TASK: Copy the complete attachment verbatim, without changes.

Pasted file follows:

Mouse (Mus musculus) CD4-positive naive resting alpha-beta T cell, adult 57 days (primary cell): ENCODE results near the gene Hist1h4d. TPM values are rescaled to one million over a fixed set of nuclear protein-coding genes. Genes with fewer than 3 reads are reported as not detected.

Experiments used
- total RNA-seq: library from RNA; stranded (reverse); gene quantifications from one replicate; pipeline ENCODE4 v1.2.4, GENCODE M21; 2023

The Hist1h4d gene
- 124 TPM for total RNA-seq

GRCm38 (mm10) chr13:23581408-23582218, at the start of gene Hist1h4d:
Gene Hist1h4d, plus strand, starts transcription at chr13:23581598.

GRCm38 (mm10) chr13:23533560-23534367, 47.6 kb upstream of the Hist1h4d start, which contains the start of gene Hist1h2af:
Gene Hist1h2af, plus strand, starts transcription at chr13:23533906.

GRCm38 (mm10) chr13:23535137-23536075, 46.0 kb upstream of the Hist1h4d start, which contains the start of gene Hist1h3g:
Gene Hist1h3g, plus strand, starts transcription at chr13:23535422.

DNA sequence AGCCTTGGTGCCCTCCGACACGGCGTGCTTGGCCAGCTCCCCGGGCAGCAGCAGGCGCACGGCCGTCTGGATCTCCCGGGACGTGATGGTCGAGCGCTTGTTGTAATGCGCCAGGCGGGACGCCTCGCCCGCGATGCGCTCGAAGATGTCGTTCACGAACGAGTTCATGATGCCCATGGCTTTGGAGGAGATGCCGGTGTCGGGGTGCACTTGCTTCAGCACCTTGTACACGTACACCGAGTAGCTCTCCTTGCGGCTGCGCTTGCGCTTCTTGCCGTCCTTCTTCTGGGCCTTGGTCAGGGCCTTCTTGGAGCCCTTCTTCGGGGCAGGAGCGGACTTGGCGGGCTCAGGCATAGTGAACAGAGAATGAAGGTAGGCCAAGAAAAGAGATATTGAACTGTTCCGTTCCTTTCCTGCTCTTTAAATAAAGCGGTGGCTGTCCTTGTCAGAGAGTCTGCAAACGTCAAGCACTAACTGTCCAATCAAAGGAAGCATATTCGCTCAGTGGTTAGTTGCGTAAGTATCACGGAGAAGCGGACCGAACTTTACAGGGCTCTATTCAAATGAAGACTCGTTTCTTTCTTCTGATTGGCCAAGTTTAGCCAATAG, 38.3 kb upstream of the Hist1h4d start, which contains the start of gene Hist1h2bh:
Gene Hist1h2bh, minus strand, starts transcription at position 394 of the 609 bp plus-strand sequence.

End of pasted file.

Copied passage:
Mouse (Mus musculus) CD4-positive naive resting alpha-beta T cell, adult 57 days (primary cell): ENCODE results near the gene Hist1h4d. TPM values are rescaled to one million over a fixed set of nuclear protein-coding genes. Genes with fewer than 3 reads are reported as not detected.

Experiments used
- total RNA-seq: library from RNA; stranded (reverse); gene quantifications from one replicate; pipeline ENCODE4 v1.2.4, GENCODE M21; 2023

The Hist1h4d gene
- 124 TPM for total RNA-seq

GRCm38 (mm10) chr13:23581408-23582218, at the start of gene Hist1h4d:
Gene Hist1h4d, plus strand, starts transcription at chr13:23581598.

GRCm38 (mm10) chr13:23533560-23534367, 47.6 kb upstream of the Hist1h4d start, which contains the start of gene Hist1h2af:
Gene Hist1h2af, plus strand, starts transcription at chr13:23533906.

GRCm38 (mm10) chr13:23535137-23536075, 46.0 kb upstream of the Hist1h4d start, which contains the start of gene Hist1h3g:
Gene Hist1h3g, plus strand, starts transcription at chr13:23535422.

DNA sequence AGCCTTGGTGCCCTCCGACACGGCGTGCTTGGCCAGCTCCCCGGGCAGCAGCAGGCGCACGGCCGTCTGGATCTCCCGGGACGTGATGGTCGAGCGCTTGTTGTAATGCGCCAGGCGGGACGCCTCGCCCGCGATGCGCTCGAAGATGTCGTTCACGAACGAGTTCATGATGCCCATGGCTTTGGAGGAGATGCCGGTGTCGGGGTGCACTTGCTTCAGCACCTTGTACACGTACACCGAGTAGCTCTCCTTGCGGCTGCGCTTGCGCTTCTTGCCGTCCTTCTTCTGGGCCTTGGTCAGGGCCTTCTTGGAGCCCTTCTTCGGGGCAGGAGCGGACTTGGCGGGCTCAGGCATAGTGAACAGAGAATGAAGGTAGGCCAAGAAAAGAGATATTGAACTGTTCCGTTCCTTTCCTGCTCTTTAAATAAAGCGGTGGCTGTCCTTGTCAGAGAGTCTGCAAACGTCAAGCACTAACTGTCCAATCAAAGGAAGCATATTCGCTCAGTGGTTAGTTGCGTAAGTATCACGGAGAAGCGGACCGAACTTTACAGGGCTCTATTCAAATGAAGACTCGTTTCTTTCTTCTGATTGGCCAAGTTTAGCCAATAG, 38.3 kb upstream of the Hist1h4d start, which contains the start of gene Hist1h2bh:
Gene Hist1h2bh, minus strand, starts transcription at position 394 of the 609 bp plus-strand sequence.